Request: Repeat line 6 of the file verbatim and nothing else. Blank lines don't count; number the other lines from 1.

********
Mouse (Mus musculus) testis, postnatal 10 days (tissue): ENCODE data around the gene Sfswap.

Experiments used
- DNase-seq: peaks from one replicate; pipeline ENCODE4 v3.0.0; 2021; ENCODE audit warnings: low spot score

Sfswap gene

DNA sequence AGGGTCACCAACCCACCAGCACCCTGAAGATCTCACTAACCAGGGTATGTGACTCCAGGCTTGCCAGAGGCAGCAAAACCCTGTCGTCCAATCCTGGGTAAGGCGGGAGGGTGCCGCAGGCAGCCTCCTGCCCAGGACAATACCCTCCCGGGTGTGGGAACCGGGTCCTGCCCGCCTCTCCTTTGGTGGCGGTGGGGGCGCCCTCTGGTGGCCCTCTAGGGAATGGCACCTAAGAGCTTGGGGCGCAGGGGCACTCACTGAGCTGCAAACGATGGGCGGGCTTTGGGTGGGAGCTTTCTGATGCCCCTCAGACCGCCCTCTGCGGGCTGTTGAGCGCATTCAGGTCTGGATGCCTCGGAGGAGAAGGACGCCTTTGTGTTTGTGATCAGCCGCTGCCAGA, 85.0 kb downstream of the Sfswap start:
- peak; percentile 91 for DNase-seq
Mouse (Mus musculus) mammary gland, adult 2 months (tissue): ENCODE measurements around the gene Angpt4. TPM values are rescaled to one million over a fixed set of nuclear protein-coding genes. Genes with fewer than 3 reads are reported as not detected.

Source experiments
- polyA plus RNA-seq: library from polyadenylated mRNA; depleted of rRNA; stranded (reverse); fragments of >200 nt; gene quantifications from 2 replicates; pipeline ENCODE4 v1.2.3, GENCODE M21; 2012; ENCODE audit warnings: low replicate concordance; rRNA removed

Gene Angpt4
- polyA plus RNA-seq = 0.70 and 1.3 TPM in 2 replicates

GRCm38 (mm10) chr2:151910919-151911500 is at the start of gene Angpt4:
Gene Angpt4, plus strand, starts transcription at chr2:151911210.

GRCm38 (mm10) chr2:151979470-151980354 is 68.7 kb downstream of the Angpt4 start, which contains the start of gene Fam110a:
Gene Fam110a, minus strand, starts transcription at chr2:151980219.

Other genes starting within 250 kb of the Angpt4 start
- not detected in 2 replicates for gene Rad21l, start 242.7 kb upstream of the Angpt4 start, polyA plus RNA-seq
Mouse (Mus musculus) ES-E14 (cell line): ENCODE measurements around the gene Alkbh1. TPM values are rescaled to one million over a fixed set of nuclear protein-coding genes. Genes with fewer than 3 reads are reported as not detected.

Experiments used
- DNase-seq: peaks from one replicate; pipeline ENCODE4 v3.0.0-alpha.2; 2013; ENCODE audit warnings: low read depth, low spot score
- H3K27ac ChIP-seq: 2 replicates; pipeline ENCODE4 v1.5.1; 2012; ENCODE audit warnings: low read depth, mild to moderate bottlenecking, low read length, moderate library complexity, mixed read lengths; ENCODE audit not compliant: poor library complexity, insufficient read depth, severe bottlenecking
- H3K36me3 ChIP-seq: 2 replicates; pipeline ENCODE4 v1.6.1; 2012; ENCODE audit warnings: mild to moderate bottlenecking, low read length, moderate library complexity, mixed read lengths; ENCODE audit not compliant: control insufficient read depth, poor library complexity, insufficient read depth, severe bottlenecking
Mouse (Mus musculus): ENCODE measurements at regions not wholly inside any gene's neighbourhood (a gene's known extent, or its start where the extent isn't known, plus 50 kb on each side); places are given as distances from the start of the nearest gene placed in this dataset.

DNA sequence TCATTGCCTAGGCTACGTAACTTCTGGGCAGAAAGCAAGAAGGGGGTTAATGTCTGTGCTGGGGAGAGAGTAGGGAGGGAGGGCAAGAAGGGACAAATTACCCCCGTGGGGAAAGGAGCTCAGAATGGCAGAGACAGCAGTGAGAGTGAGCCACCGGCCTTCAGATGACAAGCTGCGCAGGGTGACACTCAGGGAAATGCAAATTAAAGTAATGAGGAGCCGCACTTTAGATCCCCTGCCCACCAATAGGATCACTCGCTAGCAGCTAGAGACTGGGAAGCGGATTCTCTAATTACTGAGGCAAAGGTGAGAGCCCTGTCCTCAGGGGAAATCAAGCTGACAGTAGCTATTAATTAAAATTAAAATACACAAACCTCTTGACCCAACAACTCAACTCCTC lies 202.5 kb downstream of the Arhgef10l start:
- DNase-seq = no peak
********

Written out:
- peak; percentile 91 for DNase-seq